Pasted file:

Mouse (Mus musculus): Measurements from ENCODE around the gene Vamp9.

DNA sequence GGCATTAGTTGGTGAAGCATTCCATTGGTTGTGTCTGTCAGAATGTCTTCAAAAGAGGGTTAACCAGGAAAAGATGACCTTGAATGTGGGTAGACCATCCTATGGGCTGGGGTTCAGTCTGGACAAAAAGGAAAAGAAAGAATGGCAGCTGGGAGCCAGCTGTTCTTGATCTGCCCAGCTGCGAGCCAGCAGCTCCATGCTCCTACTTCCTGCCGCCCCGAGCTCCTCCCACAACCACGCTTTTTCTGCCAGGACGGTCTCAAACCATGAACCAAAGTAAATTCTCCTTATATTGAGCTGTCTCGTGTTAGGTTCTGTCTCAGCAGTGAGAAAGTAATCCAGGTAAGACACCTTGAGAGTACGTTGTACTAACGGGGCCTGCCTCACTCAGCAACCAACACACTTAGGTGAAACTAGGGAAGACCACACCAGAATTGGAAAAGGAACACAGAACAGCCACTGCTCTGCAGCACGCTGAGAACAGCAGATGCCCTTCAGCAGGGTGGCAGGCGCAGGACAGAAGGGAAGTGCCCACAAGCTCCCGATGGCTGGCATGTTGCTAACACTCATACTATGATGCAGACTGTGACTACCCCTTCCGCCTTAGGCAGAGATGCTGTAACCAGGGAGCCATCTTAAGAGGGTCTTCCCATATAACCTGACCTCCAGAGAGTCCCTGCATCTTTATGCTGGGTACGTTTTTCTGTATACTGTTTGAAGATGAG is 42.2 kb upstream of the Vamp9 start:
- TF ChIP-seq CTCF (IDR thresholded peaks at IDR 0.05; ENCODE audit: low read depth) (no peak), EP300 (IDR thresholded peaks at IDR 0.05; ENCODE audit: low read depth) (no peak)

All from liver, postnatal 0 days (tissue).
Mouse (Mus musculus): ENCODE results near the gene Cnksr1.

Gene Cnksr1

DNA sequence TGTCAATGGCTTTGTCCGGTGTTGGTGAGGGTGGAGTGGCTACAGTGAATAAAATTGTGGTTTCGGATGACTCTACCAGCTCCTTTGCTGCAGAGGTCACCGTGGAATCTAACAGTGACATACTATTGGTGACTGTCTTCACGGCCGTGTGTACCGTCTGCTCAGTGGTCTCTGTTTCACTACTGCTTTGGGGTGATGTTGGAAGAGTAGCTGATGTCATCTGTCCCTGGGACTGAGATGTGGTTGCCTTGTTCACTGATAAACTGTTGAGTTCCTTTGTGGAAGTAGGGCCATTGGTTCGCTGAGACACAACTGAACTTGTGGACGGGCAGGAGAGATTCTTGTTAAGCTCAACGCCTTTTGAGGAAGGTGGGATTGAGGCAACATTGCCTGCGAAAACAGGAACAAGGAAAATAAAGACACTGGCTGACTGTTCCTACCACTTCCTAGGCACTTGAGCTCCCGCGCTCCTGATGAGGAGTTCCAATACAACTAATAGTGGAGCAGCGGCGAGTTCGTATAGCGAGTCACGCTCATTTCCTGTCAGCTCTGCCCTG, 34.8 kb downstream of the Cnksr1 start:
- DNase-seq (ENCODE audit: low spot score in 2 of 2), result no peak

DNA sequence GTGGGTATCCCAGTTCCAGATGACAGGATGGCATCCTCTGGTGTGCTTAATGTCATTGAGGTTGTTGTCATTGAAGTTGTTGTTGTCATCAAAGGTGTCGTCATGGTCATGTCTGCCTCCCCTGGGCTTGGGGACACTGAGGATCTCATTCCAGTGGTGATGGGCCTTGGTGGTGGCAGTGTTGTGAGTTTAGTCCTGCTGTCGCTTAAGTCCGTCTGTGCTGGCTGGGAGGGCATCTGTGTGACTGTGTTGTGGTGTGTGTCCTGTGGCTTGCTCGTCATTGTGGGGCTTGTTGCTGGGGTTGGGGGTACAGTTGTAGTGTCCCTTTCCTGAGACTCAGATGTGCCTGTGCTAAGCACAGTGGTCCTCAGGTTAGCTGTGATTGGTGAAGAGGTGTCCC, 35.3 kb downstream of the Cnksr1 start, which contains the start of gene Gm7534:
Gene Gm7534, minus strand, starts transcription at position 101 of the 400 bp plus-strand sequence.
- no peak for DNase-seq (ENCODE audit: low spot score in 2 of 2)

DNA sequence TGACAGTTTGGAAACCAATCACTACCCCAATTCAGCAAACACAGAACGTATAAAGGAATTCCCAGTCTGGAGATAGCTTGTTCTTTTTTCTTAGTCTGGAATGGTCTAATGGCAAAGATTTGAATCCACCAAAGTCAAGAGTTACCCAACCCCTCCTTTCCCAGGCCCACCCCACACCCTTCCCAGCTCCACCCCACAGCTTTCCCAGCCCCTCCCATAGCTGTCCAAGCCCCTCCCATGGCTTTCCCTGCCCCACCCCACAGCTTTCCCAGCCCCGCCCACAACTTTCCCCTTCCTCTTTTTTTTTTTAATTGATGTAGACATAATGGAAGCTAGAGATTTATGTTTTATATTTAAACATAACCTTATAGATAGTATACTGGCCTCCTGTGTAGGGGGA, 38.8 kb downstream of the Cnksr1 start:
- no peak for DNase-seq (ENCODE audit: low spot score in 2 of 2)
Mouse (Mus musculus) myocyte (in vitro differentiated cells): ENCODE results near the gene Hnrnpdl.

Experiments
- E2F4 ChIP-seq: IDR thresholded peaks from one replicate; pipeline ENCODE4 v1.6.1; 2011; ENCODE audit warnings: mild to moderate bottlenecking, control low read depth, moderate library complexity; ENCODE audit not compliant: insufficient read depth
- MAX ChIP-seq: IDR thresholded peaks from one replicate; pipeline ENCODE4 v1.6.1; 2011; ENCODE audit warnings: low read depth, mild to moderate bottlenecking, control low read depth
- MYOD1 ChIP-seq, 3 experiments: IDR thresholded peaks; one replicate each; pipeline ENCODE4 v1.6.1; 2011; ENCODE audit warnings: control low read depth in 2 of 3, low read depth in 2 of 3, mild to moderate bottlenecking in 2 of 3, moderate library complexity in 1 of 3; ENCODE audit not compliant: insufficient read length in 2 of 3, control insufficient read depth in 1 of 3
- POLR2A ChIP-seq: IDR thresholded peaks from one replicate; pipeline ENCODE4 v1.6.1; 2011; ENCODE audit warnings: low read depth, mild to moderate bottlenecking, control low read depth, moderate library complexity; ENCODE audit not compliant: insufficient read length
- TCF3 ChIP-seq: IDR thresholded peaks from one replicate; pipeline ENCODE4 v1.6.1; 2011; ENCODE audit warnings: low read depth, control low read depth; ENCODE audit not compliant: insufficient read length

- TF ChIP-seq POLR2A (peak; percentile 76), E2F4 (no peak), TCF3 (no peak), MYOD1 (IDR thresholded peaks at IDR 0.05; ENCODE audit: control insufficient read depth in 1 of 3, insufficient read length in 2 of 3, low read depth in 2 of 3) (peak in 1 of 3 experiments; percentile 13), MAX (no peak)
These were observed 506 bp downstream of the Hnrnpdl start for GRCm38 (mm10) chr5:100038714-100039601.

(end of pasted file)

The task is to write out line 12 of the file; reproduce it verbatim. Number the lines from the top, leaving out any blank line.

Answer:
DNA sequence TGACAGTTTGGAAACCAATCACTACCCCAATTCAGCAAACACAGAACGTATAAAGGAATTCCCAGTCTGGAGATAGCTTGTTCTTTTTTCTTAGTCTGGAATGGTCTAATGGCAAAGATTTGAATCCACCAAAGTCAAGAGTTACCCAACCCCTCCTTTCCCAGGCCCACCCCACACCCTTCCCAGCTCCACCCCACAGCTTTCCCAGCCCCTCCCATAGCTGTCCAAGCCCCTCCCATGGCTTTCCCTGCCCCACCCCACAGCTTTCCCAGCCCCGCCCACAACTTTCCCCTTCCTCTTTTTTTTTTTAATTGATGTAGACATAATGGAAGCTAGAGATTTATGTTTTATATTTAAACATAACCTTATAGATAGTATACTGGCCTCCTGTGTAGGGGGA, 38.8 kb downstream of the Cnksr1 start: